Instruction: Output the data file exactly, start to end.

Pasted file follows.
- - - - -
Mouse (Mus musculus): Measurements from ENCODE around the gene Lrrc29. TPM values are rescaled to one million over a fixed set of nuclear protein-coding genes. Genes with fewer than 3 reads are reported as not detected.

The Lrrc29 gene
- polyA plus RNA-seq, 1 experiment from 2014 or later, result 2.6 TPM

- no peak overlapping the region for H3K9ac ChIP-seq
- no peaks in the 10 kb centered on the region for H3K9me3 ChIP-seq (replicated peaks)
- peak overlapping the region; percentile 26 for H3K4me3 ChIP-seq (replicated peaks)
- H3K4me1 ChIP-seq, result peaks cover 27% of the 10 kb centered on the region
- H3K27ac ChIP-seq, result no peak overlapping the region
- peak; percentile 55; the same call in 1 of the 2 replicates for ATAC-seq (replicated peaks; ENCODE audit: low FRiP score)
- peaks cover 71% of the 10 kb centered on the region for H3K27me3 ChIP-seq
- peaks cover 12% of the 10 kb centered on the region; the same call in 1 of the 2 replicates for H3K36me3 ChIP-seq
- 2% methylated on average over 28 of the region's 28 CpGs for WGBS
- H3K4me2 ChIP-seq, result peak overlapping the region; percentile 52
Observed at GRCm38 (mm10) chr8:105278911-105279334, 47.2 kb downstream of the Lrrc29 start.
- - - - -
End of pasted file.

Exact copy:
Mouse (Mus musculus): Measurements from ENCODE around the gene Lrrc29. TPM values are rescaled to one million over a fixed set of nuclear protein-coding genes. Genes with fewer than 3 reads are reported as not detected.

The Lrrc29 gene
- polyA plus RNA-seq, 1 experiment from 2014 or later, result 2.6 TPM

- no peak overlapping the region for H3K9ac ChIP-seq
- no peaks in the 10 kb centered on the region for H3K9me3 ChIP-seq (replicated peaks)
- peak overlapping the region; percentile 26 for H3K4me3 ChIP-seq (replicated peaks)
- H3K4me1 ChIP-seq, result peaks cover 27% of the 10 kb centered on the region
- H3K27ac ChIP-seq, result no peak overlapping the region
- peak; percentile 55; the same call in 1 of the 2 replicates for ATAC-seq (replicated peaks; ENCODE audit: low FRiP score)
- peaks cover 71% of the 10 kb centered on the region for H3K27me3 ChIP-seq
- peaks cover 12% of the 10 kb centered on the region; the same call in 1 of the 2 replicates for H3K36me3 ChIP-seq
- 2% methylated on average over 28 of the region's 28 CpGs for WGBS
- H3K4me2 ChIP-seq, result peak overlapping the region; percentile 52
Observed at GRCm38 (mm10) chr8:105278911-105279334, 47.2 kb downstream of the Lrrc29 start.